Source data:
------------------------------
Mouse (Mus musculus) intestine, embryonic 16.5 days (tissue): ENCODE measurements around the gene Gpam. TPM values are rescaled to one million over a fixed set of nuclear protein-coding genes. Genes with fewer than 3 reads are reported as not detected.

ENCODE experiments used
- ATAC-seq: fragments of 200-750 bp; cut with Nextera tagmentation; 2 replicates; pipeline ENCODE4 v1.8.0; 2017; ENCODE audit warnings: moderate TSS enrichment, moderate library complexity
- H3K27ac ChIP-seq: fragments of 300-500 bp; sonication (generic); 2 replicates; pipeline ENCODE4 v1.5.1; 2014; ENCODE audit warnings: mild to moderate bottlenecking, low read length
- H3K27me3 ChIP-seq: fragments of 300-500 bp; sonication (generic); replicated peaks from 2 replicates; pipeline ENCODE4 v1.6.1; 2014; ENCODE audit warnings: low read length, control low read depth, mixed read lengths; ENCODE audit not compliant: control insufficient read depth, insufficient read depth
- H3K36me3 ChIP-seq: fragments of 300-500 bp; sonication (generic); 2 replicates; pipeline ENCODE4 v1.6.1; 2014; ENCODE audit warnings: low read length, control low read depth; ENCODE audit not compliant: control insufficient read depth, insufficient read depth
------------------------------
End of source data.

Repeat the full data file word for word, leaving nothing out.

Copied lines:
Mouse (Mus musculus) intestine, embryonic 16.5 days (tissue): ENCODE measurements around the gene Gpam. TPM values are rescaled to one million over a fixed set of nuclear protein-coding genes. Genes with fewer than 3 reads are reported as not detected.

ENCODE experiments used
- ATAC-seq: fragments of 200-750 bp; cut with Nextera tagmentation; 2 replicates; pipeline ENCODE4 v1.8.0; 2017; ENCODE audit warnings: moderate TSS enrichment, moderate library complexity
- H3K27ac ChIP-seq: fragments of 300-500 bp; sonication (generic); 2 replicates; pipeline ENCODE4 v1.5.1; 2014; ENCODE audit warnings: mild to moderate bottlenecking, low read length
- H3K27me3 ChIP-seq: fragments of 300-500 bp; sonication (generic); replicated peaks from 2 replicates; pipeline ENCODE4 v1.6.1; 2014; ENCODE audit warnings: low read length, control low read depth, mixed read lengths; ENCODE audit not compliant: control insufficient read depth, insufficient read depth
- H3K36me3 ChIP-seq: fragments of 300-500 bp; sonication (generic); 2 replicates; pipeline ENCODE4 v1.6.1; 2014; ENCODE audit warnings: low read length, control low read depth; ENCODE audit not compliant: control insufficient read depth, insufficient read depth